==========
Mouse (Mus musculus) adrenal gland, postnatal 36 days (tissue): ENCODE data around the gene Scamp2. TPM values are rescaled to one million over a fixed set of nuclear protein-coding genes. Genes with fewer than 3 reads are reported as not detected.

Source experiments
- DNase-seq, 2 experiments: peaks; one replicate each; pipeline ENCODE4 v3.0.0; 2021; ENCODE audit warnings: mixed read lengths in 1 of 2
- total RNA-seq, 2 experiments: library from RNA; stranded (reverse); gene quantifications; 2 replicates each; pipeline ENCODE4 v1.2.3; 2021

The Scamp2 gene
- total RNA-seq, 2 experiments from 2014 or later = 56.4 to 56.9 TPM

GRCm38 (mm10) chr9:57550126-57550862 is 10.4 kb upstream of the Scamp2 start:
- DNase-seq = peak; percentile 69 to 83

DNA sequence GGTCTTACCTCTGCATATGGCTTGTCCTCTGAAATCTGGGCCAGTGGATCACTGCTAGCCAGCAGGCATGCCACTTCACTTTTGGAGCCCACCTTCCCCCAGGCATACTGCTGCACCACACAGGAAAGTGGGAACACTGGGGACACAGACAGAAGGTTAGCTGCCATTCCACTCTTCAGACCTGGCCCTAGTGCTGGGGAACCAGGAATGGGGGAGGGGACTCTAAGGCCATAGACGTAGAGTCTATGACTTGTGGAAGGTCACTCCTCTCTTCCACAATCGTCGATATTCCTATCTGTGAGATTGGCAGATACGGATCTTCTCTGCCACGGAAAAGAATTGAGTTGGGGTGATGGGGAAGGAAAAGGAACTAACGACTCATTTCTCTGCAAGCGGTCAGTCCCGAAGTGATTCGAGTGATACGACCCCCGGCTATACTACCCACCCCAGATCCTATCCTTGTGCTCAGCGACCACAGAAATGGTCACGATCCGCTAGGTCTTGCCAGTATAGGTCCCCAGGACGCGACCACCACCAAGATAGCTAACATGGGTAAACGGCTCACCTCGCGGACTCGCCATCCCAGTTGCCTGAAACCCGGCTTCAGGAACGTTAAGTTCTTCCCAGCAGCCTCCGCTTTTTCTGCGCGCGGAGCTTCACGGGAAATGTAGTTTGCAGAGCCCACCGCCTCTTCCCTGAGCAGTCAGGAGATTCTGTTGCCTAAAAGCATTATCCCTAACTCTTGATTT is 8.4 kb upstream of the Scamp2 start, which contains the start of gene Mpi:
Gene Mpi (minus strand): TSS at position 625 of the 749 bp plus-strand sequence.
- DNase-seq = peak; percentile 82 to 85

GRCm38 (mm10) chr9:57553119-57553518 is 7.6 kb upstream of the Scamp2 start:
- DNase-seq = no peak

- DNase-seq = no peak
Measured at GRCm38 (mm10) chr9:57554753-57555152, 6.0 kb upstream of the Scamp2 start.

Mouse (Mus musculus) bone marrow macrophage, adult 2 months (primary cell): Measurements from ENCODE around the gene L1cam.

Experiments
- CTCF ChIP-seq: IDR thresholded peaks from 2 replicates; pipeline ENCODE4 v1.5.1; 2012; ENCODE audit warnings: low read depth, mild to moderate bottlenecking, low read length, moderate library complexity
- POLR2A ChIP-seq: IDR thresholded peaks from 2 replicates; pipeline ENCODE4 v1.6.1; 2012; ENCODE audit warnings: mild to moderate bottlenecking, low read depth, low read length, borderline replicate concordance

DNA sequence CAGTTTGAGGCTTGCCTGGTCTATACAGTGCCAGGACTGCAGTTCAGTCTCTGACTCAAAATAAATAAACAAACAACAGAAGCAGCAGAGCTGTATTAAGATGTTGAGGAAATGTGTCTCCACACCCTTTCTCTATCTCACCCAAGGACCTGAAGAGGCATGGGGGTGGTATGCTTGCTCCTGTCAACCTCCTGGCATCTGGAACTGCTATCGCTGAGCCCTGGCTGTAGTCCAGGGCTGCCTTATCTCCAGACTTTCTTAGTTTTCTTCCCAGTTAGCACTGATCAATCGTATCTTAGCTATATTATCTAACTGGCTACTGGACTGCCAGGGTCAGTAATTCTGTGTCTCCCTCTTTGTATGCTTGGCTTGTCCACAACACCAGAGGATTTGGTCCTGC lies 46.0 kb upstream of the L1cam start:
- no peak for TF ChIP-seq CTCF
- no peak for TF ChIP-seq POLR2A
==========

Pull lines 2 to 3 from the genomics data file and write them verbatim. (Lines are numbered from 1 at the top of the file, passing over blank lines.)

Source experiments
- DNase-seq, 2 experiments: peaks; one replicate each; pipeline ENCODE4 v3.0.0; 2021; ENCODE audit warnings: mixed read lengths in 1 of 2